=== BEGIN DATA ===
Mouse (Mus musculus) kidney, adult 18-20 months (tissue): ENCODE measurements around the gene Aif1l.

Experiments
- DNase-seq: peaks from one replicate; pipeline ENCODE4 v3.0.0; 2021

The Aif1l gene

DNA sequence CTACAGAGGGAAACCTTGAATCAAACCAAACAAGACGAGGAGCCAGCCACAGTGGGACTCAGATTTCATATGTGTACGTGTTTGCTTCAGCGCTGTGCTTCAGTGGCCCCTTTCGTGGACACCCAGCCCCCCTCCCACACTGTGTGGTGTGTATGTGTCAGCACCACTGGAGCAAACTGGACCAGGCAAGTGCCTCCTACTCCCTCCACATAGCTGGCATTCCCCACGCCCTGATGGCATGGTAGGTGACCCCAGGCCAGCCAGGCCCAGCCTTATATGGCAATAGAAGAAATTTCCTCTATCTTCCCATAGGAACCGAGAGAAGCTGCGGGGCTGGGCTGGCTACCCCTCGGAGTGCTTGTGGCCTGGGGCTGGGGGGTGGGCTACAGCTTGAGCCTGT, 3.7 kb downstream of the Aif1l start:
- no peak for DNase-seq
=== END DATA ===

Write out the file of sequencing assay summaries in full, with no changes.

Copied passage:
Mouse (Mus musculus) kidney, adult 18-20 months (tissue): ENCODE measurements around the gene Aif1l.

Experiments
- DNase-seq: peaks from one replicate; pipeline ENCODE4 v3.0.0; 2021

The Aif1l gene

DNA sequence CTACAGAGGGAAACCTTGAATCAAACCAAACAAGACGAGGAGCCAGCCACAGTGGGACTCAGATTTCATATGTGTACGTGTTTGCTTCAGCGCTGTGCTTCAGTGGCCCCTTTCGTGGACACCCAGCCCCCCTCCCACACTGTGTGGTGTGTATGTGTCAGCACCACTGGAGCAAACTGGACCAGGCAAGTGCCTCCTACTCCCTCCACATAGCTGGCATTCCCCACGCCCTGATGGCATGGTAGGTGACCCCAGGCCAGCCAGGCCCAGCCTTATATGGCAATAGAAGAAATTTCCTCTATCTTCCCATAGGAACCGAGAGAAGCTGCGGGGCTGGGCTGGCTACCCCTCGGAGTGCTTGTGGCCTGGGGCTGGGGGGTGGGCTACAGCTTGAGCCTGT, 3.7 kb downstream of the Aif1l start:
- no peak for DNase-seq